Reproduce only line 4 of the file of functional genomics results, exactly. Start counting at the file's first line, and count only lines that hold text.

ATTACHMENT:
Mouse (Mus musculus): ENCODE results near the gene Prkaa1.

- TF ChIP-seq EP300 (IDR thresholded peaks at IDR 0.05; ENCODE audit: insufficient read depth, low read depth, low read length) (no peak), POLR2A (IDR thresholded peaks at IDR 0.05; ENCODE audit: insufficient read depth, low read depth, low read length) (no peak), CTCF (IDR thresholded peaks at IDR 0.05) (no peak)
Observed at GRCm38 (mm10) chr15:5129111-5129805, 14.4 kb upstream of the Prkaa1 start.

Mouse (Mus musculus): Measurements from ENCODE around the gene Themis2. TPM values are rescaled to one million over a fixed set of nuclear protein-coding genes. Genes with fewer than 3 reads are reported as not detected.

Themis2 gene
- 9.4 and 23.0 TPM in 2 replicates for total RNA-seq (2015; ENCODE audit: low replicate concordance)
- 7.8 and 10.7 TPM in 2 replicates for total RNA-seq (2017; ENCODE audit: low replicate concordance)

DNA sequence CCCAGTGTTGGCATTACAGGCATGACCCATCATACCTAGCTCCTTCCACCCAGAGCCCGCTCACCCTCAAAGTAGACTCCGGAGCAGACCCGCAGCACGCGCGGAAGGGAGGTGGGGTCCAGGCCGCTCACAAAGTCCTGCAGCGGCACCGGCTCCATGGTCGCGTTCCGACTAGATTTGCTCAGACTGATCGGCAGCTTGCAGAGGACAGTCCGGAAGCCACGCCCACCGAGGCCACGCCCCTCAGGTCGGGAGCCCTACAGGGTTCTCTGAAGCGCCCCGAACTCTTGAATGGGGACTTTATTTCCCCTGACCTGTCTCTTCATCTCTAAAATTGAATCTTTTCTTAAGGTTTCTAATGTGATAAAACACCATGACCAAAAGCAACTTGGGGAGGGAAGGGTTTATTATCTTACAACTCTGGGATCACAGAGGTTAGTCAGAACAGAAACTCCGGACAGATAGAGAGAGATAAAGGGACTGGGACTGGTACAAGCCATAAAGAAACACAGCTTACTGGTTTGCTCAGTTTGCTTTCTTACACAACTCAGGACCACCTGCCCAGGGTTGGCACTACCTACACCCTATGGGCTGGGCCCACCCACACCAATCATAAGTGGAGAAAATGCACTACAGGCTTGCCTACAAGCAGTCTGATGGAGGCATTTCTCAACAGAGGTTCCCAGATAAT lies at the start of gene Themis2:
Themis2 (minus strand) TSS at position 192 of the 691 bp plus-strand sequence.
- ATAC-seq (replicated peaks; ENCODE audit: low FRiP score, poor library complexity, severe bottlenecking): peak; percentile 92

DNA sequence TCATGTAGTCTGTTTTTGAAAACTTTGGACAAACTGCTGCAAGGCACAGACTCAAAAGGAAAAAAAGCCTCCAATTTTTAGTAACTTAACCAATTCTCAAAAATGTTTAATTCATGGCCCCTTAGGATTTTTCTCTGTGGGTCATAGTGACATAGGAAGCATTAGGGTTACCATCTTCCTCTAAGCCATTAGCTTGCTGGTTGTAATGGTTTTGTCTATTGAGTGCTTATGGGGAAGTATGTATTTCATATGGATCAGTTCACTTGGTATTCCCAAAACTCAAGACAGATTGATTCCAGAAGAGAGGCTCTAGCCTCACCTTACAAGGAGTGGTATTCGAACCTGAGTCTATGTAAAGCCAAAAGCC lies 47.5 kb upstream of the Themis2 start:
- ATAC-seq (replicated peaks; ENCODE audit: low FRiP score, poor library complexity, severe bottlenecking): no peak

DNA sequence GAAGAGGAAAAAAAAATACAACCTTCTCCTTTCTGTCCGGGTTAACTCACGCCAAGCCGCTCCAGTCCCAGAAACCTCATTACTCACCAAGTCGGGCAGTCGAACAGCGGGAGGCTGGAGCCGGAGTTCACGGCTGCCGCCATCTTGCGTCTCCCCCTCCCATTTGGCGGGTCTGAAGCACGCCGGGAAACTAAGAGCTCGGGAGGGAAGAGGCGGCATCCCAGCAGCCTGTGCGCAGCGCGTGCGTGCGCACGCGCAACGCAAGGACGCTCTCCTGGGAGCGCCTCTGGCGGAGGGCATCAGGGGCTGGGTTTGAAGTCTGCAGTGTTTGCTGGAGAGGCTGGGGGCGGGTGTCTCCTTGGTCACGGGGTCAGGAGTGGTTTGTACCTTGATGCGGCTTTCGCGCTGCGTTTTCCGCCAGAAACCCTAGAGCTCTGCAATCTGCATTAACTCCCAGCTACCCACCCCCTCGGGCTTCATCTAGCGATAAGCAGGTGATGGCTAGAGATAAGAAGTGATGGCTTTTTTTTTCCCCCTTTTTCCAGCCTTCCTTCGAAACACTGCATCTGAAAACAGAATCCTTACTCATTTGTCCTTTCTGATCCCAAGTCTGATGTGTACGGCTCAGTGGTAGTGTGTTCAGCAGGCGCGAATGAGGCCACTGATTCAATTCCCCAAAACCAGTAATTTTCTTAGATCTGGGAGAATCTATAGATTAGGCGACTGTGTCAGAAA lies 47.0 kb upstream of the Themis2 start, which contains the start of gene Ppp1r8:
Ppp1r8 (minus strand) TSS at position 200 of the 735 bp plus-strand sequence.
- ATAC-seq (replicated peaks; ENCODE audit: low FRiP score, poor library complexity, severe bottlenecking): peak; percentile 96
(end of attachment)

Mouse (Mus musculus): Measurements from ENCODE around the gene Themis2. TPM values are rescaled to one million over a fixed set of nuclear protein-coding genes. Genes with fewer than 3 reads are reported as not detected.